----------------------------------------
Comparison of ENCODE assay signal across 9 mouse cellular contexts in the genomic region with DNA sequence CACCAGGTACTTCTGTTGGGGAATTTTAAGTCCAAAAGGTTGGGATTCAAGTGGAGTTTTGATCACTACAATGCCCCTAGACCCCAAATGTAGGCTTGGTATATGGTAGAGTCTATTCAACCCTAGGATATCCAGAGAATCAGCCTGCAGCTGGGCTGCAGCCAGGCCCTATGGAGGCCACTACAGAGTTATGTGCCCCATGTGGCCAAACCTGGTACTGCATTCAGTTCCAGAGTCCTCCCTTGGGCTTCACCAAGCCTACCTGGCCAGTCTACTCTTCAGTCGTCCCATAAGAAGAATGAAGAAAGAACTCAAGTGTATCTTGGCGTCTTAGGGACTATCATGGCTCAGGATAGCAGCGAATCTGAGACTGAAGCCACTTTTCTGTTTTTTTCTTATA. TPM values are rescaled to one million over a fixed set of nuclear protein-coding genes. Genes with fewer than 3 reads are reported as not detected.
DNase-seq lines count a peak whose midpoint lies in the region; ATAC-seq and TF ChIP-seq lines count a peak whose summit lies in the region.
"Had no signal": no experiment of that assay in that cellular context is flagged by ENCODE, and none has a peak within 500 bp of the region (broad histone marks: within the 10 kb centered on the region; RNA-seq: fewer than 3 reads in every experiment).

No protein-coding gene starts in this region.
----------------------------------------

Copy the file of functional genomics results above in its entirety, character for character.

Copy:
Comparison of ENCODE assay signal across 9 mouse cellular contexts in the genomic region with DNA sequence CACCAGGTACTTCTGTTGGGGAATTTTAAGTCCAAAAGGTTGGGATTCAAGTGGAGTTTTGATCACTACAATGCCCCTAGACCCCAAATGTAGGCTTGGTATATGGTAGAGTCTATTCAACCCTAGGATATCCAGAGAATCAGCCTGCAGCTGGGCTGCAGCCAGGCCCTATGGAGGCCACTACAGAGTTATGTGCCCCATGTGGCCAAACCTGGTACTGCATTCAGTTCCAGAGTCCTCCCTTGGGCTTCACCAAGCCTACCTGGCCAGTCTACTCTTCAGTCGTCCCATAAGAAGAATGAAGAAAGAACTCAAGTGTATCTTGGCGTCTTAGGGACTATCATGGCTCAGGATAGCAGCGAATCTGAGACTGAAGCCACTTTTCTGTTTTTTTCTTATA. TPM values are rescaled to one million over a fixed set of nuclear protein-coding genes. Genes with fewer than 3 reads are reported as not detected.
DNase-seq lines count a peak whose midpoint lies in the region; ATAC-seq and TF ChIP-seq lines count a peak whose summit lies in the region.
"Had no signal": no experiment of that assay in that cellular context is flagged by ENCODE, and none has a peak within 500 bp of the region (broad histone marks: within the 10 kb centered on the region; RNA-seq: fewer than 3 reads in every experiment).

No protein-coding gene starts in this region.